Rare lesions in the pathologic examinations of endometriosis.

Rare lesions in the pathologic examinations of endometriosis.

To be familiar with some unusual histologic appearances with endometriosis would serve to make prediagnosis of premalignant or a malign disease.

Key Points


  • It would be wrong to consider endometriosis as a premalignant lesion, but despite its relatively low incidence, it still has the potential to develop a malignancy.


  • In most cases, the histopathologic definition of endometriosis is endometrioid type glands with stroma often associated with pigment-laden macrophages. 
  • In some cases the presence of polypoid endometriosis, stromal endometriosis, mesothelial hyperplasia associated with endometriosis and atypical endometriosis may result in diagnostic problems.

What's done here:

  • In this review, the expert author underlined unusual lesions that can arise in endometriosis by giving examples through histologic knowledge and pointed out the misinterpreted or overlooked pathologies during the endometriosis diagnosis. 

Unusual endometriosis database:

  • Stromal endometriosis: the absence of the glands is the characteristic feature.
  • Mesothelial hyperplasia associated with endometriosis: This is a common lesion where we can notice it on ovarian surfaces and peritoneum in case of pelvic inflammation, tuba-ovarian abscess, torsion, endometriosis, and ovarian tumors.
  • Atypical endometriosis: Not a well-defined universal entity, but mostly a degree of nuclear atypia or an endometrial hyperplasia-like lesion is found in atypical endometriosis involving the epithelial lining of ovarian endometriotic cysts.
  • Polypoid endometriosis: This rare condition consists of focal endometriosis forming a mass that resembles endometrial polyp microscopically.
  • Risk of neoplastic transformation of endometriosis: This has been estimated to occur 1% of ovarian endometriosis.
  • Endometriosis associated ovarian neoplasms: The rare tumors arising in endometriosis. The most common are endometrioid carcinoma and clear cell carcinoma of ovaries. Adenocarcinoma, low grade endometrial stromal sarcoma, and carcinosarcoma could also be seen, but even less. Furthermore, in ovarian endometrioid carcinomas, some pathologic alterations like metaplastic and cytoplasmic changes, sex-cord like formations, and spindle cell differentiation, and immunohistochemical pitfalls may occur while diagnosing endometrioid carcinomas. 



Lay Summary

Dr. Glenn McCluggage from the Department of Pathology, Belfast Health, and Social Care Trust, penned a review about selected uncommon variants of endometriosis or benign alterations that may cause difficulties of pathologic diagnosis and provided all related histopathological illustrations in a recent periodical of Histopathology.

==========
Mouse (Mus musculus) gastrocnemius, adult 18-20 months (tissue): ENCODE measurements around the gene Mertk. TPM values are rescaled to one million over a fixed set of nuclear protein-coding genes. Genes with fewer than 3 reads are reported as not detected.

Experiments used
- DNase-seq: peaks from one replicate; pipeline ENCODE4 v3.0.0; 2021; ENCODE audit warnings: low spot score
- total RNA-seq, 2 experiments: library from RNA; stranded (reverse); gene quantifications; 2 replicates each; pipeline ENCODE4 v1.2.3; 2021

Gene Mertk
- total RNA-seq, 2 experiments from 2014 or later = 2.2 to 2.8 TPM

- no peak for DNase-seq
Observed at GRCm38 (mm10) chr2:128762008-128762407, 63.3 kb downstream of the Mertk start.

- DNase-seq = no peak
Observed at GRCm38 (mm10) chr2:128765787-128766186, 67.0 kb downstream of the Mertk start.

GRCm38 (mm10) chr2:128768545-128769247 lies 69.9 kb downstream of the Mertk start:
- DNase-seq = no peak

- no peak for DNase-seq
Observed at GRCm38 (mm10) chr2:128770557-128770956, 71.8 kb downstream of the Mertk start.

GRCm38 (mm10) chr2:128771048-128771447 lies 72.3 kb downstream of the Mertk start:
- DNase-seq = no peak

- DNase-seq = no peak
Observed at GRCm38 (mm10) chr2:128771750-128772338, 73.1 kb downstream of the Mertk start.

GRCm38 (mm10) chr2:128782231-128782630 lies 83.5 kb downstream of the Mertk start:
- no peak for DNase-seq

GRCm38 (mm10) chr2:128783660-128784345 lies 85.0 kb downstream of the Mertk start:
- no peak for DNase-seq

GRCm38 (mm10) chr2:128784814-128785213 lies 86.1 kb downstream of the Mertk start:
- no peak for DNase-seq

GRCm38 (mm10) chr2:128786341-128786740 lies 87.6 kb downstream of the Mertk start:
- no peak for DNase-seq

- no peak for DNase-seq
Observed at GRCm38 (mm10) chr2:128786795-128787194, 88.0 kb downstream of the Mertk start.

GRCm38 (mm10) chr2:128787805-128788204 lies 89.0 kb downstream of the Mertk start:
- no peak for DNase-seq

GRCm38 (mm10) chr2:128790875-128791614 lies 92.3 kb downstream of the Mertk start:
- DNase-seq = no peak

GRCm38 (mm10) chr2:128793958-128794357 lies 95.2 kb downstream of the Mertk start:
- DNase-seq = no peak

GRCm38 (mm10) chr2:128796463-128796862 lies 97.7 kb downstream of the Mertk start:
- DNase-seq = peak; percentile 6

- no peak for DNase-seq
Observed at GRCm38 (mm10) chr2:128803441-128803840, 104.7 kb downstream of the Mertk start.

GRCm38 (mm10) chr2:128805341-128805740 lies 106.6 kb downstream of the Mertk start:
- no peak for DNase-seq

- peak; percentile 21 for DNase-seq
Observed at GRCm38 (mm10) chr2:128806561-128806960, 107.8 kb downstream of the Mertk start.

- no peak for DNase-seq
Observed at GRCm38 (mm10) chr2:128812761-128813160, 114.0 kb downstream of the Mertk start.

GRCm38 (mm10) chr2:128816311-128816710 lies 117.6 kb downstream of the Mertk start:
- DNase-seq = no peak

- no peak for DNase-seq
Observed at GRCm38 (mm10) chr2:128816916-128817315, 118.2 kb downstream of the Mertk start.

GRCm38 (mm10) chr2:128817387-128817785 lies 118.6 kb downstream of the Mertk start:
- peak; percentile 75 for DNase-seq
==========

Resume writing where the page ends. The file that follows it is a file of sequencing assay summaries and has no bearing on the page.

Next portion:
The potency of some endometriosis undergoing a malignant transformation like ovarian clear cell carcinoma and endometrioid is well known. Besides them, uncommon tumor types that may arise in endometriosis also be under debate.

The author shared some of this own pathological illustrations just to make clear some of the overlooked or misinterpreted pathologies throughout the diagnosis of endometriosis.

After describing the benign pathologic conditions that can take place in some of the endometriosis cases which are atypical, polypoid, stromal endometriosis and mesothelial hyperplasia associated with endometriosis he attracted the attention to the risk of neoplastic transformations in endometriosis. 

The morphologic appearance of endometrioid carcinoma in the ovary can be confusing when compared with uterine corpus endometrioid ca. or other primary ovarian tumors and metastatic adenocarcinomas. The presence of foci of typical endometrioid carcinoma, endometriosis, adeno-fibromatous areas, and squamous elements altogether shaped the suspicion about the diagnosis.

The occurrence of clear cells in ovarian endometrioid carcinoma is common while immunohistochemistry has a limited value in distinguishing between clear cell areas within an endometrioid carcinoma.

To clarify the diagnosis of endometrioid carcinoma some Mullerian markers like CK7, PAX8, CA125, and ER are helpful as well as CK20, CDX2, SATB2, thyroid transcription factor 1, and WT1.

Other rare ovarian tumors like somatically derived from yolk sac (YST), seromucinous neoplasms, mesonephric like carcinoma are widely discussed in this paper and supported with their literature reviews.

Research Source: https://www.ncbi.nlm.nih.gov/pubmed/31846535

atypical endometriosis stromal endometriosis polypoid endometriosis EANs ovarian endometrioid carcinoma immunohistochemistry variants endometriosis


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